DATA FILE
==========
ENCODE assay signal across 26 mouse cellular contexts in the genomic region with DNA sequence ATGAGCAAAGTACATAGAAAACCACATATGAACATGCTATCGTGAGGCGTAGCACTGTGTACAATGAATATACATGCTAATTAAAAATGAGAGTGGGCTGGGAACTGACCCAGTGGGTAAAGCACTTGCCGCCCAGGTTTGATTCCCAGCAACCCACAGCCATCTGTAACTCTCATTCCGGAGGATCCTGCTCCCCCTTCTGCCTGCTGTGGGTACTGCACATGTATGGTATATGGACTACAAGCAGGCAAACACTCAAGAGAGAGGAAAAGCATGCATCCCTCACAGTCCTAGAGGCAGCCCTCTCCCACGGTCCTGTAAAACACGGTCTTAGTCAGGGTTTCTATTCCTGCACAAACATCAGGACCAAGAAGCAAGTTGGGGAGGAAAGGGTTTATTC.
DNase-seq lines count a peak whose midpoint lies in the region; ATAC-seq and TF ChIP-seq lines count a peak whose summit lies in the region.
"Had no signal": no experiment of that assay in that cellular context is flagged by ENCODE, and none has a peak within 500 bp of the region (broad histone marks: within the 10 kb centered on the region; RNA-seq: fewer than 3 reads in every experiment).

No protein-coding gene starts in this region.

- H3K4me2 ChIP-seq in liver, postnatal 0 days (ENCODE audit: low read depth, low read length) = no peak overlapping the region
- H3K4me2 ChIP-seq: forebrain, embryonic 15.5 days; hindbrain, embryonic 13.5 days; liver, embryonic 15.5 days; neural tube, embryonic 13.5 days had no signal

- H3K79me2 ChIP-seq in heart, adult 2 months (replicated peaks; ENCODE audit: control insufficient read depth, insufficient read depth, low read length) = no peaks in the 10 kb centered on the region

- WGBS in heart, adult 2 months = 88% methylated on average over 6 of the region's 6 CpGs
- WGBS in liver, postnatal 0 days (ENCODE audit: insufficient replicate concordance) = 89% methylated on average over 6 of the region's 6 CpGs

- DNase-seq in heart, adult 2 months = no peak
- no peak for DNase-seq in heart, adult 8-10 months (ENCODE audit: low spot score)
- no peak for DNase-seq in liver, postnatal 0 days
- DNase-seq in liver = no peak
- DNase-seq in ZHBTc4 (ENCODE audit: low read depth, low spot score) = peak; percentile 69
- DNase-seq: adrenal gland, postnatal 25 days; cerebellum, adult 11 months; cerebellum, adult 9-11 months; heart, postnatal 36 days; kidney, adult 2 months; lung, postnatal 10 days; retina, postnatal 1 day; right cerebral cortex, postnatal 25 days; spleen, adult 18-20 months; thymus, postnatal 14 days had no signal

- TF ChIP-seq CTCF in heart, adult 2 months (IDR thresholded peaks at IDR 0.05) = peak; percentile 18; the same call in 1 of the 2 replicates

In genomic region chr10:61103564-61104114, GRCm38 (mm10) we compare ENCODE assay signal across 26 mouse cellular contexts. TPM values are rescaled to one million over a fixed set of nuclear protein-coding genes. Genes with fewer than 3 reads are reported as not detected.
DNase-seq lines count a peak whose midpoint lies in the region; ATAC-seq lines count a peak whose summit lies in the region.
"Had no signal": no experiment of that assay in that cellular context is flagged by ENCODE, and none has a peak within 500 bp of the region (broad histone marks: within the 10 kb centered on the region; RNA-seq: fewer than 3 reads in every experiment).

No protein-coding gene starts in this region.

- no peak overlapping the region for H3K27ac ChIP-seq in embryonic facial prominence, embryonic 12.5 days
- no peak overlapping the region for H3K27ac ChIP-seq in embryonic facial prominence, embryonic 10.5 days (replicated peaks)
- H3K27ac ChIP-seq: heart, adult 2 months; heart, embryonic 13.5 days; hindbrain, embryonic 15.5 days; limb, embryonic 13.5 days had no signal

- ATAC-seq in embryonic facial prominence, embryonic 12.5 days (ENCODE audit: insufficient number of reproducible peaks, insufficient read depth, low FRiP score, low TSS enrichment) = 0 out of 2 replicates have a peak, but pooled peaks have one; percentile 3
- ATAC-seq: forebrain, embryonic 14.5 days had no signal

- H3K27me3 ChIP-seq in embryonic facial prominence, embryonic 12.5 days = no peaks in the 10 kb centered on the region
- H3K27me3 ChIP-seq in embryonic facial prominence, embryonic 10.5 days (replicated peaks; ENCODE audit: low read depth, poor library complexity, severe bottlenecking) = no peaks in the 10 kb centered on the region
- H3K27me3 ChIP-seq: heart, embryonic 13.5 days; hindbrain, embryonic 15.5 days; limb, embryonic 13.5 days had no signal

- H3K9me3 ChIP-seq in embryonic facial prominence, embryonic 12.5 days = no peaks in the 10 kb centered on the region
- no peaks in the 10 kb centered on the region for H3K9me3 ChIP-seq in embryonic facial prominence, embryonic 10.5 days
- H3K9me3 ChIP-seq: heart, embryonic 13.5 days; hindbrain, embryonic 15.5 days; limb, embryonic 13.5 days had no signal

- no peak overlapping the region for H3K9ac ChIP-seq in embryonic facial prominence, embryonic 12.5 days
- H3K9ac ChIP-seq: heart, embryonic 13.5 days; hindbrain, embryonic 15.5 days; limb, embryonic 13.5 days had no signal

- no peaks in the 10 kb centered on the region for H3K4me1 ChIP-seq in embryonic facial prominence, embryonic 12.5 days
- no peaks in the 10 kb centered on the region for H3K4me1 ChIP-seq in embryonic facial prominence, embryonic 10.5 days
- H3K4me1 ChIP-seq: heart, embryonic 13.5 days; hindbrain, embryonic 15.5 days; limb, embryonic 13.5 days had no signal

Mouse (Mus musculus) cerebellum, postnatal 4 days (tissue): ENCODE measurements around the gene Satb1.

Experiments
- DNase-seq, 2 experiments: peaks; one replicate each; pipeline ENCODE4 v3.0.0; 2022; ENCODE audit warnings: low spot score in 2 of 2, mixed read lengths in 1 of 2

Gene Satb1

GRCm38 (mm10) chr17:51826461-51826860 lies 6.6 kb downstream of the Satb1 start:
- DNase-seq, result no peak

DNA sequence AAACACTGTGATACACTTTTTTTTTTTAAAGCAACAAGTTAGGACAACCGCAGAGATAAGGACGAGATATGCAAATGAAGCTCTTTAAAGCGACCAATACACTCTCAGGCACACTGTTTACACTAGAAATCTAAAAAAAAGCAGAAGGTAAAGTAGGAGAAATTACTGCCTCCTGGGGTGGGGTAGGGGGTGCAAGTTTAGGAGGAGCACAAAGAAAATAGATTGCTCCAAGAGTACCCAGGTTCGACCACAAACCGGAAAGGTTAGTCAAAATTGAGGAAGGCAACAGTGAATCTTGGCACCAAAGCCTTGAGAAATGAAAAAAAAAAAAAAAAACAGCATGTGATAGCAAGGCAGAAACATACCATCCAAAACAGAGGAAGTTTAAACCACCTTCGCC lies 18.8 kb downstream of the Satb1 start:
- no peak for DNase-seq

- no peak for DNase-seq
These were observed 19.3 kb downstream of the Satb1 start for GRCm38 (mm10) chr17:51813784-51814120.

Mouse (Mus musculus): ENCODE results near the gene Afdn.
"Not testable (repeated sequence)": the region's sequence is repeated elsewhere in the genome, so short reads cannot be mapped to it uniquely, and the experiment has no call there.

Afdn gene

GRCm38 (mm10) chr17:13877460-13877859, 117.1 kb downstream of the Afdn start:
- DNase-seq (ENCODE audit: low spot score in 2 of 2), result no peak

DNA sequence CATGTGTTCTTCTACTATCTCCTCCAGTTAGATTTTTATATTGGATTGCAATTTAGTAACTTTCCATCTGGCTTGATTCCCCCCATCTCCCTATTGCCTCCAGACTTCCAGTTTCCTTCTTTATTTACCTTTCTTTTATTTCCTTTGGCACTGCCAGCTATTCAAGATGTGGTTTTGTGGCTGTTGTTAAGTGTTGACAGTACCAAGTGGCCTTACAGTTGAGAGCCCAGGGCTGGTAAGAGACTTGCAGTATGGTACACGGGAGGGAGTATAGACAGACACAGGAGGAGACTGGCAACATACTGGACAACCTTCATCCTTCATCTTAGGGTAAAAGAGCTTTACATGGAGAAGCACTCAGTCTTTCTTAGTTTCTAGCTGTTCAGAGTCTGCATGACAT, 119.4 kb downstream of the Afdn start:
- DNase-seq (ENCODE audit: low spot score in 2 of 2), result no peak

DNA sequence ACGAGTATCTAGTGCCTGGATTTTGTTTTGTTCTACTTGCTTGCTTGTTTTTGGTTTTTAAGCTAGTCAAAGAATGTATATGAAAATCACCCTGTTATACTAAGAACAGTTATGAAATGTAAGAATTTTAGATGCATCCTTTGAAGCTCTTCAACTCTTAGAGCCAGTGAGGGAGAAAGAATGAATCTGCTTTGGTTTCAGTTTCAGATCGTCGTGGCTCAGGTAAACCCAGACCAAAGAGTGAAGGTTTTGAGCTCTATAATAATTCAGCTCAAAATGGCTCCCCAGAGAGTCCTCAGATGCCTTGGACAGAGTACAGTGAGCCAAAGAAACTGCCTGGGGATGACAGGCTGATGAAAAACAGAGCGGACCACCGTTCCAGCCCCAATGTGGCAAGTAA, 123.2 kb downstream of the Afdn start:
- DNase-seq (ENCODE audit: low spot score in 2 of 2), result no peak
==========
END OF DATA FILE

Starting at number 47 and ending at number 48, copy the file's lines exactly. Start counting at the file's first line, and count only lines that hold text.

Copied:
Mouse (Mus musculus): ENCODE results near the gene Afdn.
"Not testable (repeated sequence)": the region's sequence is repeated elsewhere in the genome, so short reads cannot be mapped to it uniquely, and the experiment has no call there.